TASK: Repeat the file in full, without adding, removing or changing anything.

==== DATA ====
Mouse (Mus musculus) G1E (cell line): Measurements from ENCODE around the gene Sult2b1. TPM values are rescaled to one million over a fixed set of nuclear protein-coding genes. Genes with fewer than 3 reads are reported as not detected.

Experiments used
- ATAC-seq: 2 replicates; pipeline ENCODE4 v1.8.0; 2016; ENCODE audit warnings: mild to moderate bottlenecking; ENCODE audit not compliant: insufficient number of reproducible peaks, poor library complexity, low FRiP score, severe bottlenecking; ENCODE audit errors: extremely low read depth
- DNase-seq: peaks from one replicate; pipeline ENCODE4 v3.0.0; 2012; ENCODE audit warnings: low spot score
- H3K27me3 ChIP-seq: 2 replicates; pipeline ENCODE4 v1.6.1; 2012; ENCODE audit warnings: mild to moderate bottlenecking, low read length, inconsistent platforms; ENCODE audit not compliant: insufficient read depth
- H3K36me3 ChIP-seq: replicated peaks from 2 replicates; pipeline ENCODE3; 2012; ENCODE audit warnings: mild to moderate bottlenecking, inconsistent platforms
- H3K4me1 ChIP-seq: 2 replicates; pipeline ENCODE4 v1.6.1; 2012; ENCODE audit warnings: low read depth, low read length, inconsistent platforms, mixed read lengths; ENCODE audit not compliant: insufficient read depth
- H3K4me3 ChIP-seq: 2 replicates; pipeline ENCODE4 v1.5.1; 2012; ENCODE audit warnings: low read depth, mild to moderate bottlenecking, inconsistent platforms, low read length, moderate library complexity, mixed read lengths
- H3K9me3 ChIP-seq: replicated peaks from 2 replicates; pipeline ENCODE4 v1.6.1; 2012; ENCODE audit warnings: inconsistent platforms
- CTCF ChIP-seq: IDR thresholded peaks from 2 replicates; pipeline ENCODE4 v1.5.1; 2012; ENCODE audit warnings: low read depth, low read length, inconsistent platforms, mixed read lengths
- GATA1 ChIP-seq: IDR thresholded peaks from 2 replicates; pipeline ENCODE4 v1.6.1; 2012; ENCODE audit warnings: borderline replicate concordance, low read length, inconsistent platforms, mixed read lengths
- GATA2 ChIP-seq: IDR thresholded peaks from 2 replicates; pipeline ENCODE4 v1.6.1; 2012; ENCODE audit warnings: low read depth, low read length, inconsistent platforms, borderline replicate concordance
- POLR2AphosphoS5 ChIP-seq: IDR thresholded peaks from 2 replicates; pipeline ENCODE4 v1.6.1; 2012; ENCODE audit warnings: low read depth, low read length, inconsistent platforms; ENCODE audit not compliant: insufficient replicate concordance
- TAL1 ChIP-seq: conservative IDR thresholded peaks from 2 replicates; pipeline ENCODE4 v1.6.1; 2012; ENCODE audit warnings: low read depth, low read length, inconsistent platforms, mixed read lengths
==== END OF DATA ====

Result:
Mouse (Mus musculus) G1E (cell line): Measurements from ENCODE around the gene Sult2b1. TPM values are rescaled to one million over a fixed set of nuclear protein-coding genes. Genes with fewer than 3 reads are reported as not detected.

Experiments used
- ATAC-seq: 2 replicates; pipeline ENCODE4 v1.8.0; 2016; ENCODE audit warnings: mild to moderate bottlenecking; ENCODE audit not compliant: insufficient number of reproducible peaks, poor library complexity, low FRiP score, severe bottlenecking; ENCODE audit errors: extremely low read depth
- DNase-seq: peaks from one replicate; pipeline ENCODE4 v3.0.0; 2012; ENCODE audit warnings: low spot score
- H3K27me3 ChIP-seq: 2 replicates; pipeline ENCODE4 v1.6.1; 2012; ENCODE audit warnings: mild to moderate bottlenecking, low read length, inconsistent platforms; ENCODE audit not compliant: insufficient read depth
- H3K36me3 ChIP-seq: replicated peaks from 2 replicates; pipeline ENCODE3; 2012; ENCODE audit warnings: mild to moderate bottlenecking, inconsistent platforms
- H3K4me1 ChIP-seq: 2 replicates; pipeline ENCODE4 v1.6.1; 2012; ENCODE audit warnings: low read depth, low read length, inconsistent platforms, mixed read lengths; ENCODE audit not compliant: insufficient read depth
- H3K4me3 ChIP-seq: 2 replicates; pipeline ENCODE4 v1.5.1; 2012; ENCODE audit warnings: low read depth, mild to moderate bottlenecking, inconsistent platforms, low read length, moderate library complexity, mixed read lengths
- H3K9me3 ChIP-seq: replicated peaks from 2 replicates; pipeline ENCODE4 v1.6.1; 2012; ENCODE audit warnings: inconsistent platforms
- CTCF ChIP-seq: IDR thresholded peaks from 2 replicates; pipeline ENCODE4 v1.5.1; 2012; ENCODE audit warnings: low read depth, low read length, inconsistent platforms, mixed read lengths
- GATA1 ChIP-seq: IDR thresholded peaks from 2 replicates; pipeline ENCODE4 v1.6.1; 2012; ENCODE audit warnings: borderline replicate concordance, low read length, inconsistent platforms, mixed read lengths
- GATA2 ChIP-seq: IDR thresholded peaks from 2 replicates; pipeline ENCODE4 v1.6.1; 2012; ENCODE audit warnings: low read depth, low read length, inconsistent platforms, borderline replicate concordance
- POLR2AphosphoS5 ChIP-seq: IDR thresholded peaks from 2 replicates; pipeline ENCODE4 v1.6.1; 2012; ENCODE audit warnings: low read depth, low read length, inconsistent platforms; ENCODE audit not compliant: insufficient replicate concordance
- TAL1 ChIP-seq: conservative IDR thresholded peaks from 2 replicates; pipeline ENCODE4 v1.6.1; 2012; ENCODE audit warnings: low read depth, low read length, inconsistent platforms, mixed read lengths